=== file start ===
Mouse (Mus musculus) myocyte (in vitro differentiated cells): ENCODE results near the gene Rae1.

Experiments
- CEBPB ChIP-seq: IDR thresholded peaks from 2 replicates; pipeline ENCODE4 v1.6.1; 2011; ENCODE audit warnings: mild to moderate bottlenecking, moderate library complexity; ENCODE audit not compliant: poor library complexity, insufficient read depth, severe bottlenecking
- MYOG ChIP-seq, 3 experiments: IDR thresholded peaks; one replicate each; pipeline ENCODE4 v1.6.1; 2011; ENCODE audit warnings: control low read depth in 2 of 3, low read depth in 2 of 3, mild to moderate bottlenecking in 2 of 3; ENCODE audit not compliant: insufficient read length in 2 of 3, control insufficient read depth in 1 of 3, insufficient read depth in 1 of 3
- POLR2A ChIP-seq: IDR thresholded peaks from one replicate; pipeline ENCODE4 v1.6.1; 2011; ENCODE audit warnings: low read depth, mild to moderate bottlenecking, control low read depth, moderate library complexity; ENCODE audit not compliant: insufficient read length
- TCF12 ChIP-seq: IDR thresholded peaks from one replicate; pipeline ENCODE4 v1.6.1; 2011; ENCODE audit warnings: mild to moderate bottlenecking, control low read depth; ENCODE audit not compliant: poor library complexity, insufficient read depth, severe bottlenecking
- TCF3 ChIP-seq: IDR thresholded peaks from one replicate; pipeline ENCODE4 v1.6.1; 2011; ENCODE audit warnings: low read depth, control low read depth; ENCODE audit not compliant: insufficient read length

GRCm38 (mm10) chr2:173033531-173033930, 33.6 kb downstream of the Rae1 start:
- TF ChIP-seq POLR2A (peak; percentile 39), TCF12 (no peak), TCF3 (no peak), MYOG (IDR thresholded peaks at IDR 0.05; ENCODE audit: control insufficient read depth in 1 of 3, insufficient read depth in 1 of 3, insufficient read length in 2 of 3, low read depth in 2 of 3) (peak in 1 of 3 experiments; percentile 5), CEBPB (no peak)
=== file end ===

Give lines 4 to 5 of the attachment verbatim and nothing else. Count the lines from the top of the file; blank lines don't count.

- MYOG ChIP-seq, 3 experiments: IDR thresholded peaks; one replicate each; pipeline ENCODE4 v1.6.1; 2011; ENCODE audit warnings: control low read depth in 2 of 3, low read depth in 2 of 3, mild to moderate bottlenecking in 2 of 3; ENCODE audit not compliant: insufficient read length in 2 of 3, control insufficient read depth in 1 of 3, insufficient read depth in 1 of 3
- POLR2A ChIP-seq: IDR thresholded peaks from one replicate; pipeline ENCODE4 v1.6.1; 2011; ENCODE audit warnings: low read depth, mild to moderate bottlenecking, control low read depth, moderate library complexity; ENCODE audit not compliant: insufficient read length